Entertainment, Norfolk Adventures, Something for the weekend, Things To Do In Norfolk

My Weekend Photo – Featuring a helter skelter in Norwich Cathedral.


Just popping in to say hello and share some photos of the 50ft helter skelter that has been temporarily installed in the nave at Norwich Cathedral.

Say what you like about it (and people have been saying a fair bit) but I have never seen the cathedral so busy – and we quite often wander around.

One of the negative comments about it has been that tourists don’t become Christians and maybe that’s true but I’m not a Christian and still enjoy visiting the cathedral, enjoying its peace, its history and contributing to its upkeep with donations. Surely that’s worth something?


What do you think? Is it an interesting way of allowing more people to enjoy the cathedral or a “distraction” from its real job.

Hope you are all enjoying the summer.

  • If you’re in Norwich, Seeing It Differently is on until August 18 and costs £2 a go. There are timed slots but it’s a first come first served basis.

10 thoughts on “My Weekend Photo – Featuring a helter skelter in Norwich Cathedral.”

  1. I think it is a good idea – and I am a christian but don’t connect cathedrals to the fiat I have – there is religion and then there is a personal faith that are very different – and I stayed away from faith for a long time because I saw “religion” – which is man made and often gaudy, tacky, wrong, oppressive, and just awful.
    Anyhow, also not sure how going to cathedral would make them christian – and here in the States – Philip Yancey wrote a book in the 90s (The Jesus I never knew) that really highlighted how many folks view churches – in the opening part of the book someone asked a down and out lady if she went to the church (down the street) for help – she looked shocked and then puzzled – “the church? why would I go there for help?
    and so many churches are country clubs and they are exclusive and want to help the world but not always with love and kindness – but with a judge message and in ways that they deem to be their outreach.
    Another book, Under the Overpass – which was a simple two-hour read – two guys shared their experience of traveling part of the US posing as homeless – and they had some unexpected findings about how little the church helped (wanted to preach about hell to them but nobody offered to replace their broken flip-flops) – the food in the park was one of the best outreaches they found, which was often sponsored by churches.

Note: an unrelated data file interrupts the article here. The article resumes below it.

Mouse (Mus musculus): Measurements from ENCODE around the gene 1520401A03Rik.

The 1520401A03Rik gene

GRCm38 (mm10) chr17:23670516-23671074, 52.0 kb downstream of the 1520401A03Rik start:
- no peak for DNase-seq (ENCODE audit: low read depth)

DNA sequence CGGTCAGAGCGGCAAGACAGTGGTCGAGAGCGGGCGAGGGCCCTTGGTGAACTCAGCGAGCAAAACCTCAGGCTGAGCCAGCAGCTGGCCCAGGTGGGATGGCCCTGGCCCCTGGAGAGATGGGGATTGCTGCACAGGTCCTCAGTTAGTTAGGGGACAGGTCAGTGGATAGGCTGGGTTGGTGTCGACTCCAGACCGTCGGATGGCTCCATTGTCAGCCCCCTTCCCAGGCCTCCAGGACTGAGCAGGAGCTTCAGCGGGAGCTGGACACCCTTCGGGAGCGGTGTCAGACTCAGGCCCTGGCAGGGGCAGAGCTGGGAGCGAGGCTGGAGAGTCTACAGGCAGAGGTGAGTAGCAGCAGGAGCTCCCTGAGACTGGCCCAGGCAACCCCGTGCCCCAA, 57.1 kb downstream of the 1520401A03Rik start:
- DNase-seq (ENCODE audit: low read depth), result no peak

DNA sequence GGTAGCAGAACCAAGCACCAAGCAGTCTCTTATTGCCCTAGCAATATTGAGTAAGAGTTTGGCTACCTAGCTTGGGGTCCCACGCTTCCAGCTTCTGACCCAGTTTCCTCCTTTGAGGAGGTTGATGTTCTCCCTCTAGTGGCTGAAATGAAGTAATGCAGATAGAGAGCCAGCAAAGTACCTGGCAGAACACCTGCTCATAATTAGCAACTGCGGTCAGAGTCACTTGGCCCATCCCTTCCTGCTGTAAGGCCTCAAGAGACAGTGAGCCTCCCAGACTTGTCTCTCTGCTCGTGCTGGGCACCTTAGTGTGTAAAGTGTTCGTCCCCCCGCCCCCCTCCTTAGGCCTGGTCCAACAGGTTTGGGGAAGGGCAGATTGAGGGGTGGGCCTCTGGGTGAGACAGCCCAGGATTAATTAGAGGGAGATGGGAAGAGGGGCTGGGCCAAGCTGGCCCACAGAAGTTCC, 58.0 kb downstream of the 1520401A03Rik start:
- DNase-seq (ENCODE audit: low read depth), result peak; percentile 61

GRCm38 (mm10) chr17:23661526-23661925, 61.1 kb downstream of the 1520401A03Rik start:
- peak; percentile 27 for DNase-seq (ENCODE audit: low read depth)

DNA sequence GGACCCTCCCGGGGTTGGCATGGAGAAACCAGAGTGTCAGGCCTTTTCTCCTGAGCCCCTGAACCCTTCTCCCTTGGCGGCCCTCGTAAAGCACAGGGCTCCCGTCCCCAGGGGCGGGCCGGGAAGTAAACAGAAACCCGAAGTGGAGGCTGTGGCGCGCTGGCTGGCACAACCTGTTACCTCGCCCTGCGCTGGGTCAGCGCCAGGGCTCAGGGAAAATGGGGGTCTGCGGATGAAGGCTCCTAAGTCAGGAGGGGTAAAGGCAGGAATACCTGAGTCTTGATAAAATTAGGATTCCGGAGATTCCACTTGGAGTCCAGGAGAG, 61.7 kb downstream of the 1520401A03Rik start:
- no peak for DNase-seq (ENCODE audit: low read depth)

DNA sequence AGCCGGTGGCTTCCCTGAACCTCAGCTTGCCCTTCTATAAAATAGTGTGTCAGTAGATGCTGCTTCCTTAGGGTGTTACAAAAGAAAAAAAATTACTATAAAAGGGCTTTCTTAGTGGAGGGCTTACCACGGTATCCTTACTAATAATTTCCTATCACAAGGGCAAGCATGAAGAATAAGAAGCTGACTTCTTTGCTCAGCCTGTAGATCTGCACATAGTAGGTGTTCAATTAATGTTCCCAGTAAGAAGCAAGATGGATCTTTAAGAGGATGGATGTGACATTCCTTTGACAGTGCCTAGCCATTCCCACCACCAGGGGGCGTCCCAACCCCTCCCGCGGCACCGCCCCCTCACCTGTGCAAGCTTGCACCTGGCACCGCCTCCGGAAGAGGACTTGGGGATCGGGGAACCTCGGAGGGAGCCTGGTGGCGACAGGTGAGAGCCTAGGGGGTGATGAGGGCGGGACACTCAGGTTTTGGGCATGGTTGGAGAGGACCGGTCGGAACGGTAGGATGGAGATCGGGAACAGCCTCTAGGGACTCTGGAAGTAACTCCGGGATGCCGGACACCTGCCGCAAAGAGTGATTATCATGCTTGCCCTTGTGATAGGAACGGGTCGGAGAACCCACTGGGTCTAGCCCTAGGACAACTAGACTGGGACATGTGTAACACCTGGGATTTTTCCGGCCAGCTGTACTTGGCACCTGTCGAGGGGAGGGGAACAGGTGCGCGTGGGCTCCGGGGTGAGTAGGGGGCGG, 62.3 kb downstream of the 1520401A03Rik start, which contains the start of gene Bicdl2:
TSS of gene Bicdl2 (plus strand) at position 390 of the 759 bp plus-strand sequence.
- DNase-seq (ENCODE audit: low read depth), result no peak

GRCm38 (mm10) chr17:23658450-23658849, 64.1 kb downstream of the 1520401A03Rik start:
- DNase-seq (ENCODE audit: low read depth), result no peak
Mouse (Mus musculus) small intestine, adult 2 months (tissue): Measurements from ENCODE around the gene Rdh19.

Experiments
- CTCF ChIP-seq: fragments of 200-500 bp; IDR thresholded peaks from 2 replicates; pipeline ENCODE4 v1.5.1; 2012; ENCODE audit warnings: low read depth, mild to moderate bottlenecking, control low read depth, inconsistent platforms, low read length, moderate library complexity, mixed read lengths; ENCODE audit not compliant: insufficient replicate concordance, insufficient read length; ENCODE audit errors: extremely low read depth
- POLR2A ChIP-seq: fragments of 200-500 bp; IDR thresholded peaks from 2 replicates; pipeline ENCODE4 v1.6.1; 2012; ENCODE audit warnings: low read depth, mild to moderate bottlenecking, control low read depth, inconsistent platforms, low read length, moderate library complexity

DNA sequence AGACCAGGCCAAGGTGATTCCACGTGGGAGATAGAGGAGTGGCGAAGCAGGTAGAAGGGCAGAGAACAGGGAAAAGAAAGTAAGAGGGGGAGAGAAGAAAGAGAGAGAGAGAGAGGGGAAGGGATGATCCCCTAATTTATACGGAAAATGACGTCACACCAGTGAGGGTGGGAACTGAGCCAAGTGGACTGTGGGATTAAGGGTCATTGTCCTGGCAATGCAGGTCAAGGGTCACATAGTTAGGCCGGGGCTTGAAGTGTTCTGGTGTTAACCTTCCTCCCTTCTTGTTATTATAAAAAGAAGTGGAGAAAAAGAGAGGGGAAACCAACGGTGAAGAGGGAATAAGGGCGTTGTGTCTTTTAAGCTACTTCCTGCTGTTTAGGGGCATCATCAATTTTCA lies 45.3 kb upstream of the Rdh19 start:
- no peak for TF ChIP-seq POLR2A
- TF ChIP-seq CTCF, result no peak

so back to the post here – I am all for this installation


    1. Thank you for such a thoughtful answer. It has been interesting to hear all the different opinions about it. Next year the cathedral is hosting Dippy the dinosaur (who is touring the country) which should bring in many more people. I think it’s good that this historic and prominent building is being seen by lots of people.

      Liked by 1 person

  2. I’ve just seen these photos on Instagram! I’m not a Christian, so to me it seems like a good idea. Why not do things a bit differently for a change?


  3. Hi Tara, if the helter-skelter attracts people into a church they may never have otherwise entered then it’s a good idea. I am in no way religious but that doesn’t mean that cathedrals shouldn’t be admired and appreciated and that can only be done from the inside really… Your first photo is really wow! I love the way you’ve captured the reflection of the helter-skelter.



  4. I think it’s a good idea, odd but good. It does look beautiful lit up like that. I think you hit the nail on the head there when you describe it as an historic and prominent building. It’s history, as is a helter skelter now, part of the heritage and culture of the area. It’s not just a place of worship so quite right that tourists and even historians should be able to admire the building no matter what their spiritual beliefs may be.


  5. First of all, lovely pictures! You’d captured great atmosphere in the images. As for the Helter Skelter and whether it should be in the cathedral…why not? I was speaking to one of my former church’s wardens some time ago. He explained to me that in the olden days churches were often the only large, stone, building to be found in a village. Not only were they used for worship, but for use as the local animal market. The idea that churches are solely for worship is quite modern and things are changing. You think a helter skelter is radical? Well, an old work colleague of mine became a man of the cloth and is famous for holding a beer festival in his church!


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